Microsoft calls for coalition to tackle informal cobalt mines in supply chains

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Microsoft has called for an industry alliance on ethical cobalt sourcing after the company’s corporate responsibility boss visited unofficial mines in the Democratric Republic of Congo.

Chief of Staff for technical and corporate responsibility at Microsoft, Michele Burlington, joined professor Dorothee Baumann-Pauly from The Geneva Center for Business and Human Rights on a fact-finding trip to the country in December 2022.

Three-quarters of the world’s cobalt comes from the Democratric Republic of Congo, and a third of the country’s production comes from unofficial, artisanal small-scale mines (ASMs), which are associated with labour abuses and dangerous conditions.

According to Baumann-Pauly, rather than turning a blind eye to ASMs, brands should “formalise” them and integrate them into supply chains to improve conditions.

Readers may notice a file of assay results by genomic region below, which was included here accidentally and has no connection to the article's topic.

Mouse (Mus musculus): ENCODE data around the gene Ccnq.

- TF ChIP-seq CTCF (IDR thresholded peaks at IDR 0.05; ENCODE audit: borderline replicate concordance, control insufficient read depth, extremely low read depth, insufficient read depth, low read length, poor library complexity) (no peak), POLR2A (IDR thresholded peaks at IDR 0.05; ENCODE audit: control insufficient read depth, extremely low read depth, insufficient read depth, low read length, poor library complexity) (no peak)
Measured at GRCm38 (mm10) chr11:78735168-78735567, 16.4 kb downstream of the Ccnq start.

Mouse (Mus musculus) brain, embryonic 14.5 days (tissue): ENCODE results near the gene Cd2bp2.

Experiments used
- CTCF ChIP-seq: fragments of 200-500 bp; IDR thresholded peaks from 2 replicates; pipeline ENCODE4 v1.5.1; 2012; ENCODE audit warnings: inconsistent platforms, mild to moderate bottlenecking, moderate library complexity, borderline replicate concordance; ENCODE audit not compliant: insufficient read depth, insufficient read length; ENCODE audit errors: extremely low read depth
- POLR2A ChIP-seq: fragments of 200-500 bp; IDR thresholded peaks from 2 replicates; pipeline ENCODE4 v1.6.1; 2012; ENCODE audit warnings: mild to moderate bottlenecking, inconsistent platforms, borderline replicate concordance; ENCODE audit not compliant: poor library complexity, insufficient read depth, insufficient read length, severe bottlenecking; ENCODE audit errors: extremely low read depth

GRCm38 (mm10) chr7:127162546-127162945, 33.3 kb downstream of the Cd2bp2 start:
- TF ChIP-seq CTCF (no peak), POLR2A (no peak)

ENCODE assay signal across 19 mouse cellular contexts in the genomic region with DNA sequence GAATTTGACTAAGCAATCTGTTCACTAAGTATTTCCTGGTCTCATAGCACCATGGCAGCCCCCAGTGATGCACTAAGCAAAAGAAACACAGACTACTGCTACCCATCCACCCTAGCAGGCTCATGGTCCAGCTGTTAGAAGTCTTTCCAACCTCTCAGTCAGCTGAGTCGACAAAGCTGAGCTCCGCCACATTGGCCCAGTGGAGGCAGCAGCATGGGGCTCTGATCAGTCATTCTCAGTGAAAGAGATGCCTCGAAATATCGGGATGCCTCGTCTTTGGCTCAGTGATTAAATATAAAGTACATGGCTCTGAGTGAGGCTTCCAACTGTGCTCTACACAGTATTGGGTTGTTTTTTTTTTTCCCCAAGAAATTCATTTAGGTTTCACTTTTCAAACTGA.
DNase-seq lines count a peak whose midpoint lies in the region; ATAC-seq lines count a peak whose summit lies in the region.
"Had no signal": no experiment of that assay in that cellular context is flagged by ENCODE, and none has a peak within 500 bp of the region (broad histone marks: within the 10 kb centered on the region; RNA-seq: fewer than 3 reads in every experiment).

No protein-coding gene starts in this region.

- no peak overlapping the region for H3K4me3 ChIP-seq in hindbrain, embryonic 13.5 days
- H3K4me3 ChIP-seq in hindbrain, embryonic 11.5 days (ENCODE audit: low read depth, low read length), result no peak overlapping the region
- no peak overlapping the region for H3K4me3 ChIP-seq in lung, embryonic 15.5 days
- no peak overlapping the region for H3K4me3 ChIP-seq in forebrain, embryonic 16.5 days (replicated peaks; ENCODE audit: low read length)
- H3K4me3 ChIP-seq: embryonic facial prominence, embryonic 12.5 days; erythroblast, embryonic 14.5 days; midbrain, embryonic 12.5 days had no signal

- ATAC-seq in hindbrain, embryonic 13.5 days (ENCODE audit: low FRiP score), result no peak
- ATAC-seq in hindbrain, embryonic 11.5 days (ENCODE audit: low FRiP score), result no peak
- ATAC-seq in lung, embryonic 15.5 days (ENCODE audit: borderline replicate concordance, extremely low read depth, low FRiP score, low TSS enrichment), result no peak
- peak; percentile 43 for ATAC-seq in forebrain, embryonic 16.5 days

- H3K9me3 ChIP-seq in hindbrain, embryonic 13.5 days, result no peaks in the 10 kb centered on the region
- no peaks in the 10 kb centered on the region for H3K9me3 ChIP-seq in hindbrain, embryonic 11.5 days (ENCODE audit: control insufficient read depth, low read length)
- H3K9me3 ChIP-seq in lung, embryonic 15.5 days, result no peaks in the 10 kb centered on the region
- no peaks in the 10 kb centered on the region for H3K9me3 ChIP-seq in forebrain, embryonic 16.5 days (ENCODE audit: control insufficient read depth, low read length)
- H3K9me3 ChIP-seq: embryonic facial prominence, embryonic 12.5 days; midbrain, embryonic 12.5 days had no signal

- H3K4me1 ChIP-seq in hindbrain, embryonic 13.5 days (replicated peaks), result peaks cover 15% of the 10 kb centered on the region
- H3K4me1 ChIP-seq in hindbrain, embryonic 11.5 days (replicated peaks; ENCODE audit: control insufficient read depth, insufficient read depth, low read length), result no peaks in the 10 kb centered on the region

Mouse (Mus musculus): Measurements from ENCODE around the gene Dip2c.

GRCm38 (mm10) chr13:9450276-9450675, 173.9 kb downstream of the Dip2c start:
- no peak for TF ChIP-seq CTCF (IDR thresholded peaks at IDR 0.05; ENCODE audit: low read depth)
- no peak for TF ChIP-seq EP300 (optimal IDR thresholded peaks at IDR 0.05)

“I think the motivation for Microsoft was to get a clearer understanding of the situation on the ground, of what was possible with formalisation.

“Microsoft is a step ahead in that they acknowledge there are problems, they’re not defining them away, they’re acknowledging that cobalt supply chains might be intertwined with these ASMs.” She said.

Baumann-Pauly produced a report on her findings from the expedition to Mutoshi ASM, prompted because it was the site of a formalisation scheme by commodity trader Trafigura that gave informal miners access to tools and a mechanically-prepared mining site with safety standards.

The scheme began in 2018 but was halted due to Covid in 2020, and Baumann-Pauly wanted to discern its impact. She said miners’ lives were “significantly better under formalisation”.

She said Microsoft was “hoping for a coalition of companies to come together and take on that challenge jointly, because that’s the next step”.

A Microsoft spokesperson stated “Microsoft is committed to responsible and ethical sourcing, a responsibility we take very seriously. We are continuing to work on this problem. It’s an issue that will take a coalition to solve.”

Credit: Supply Management.

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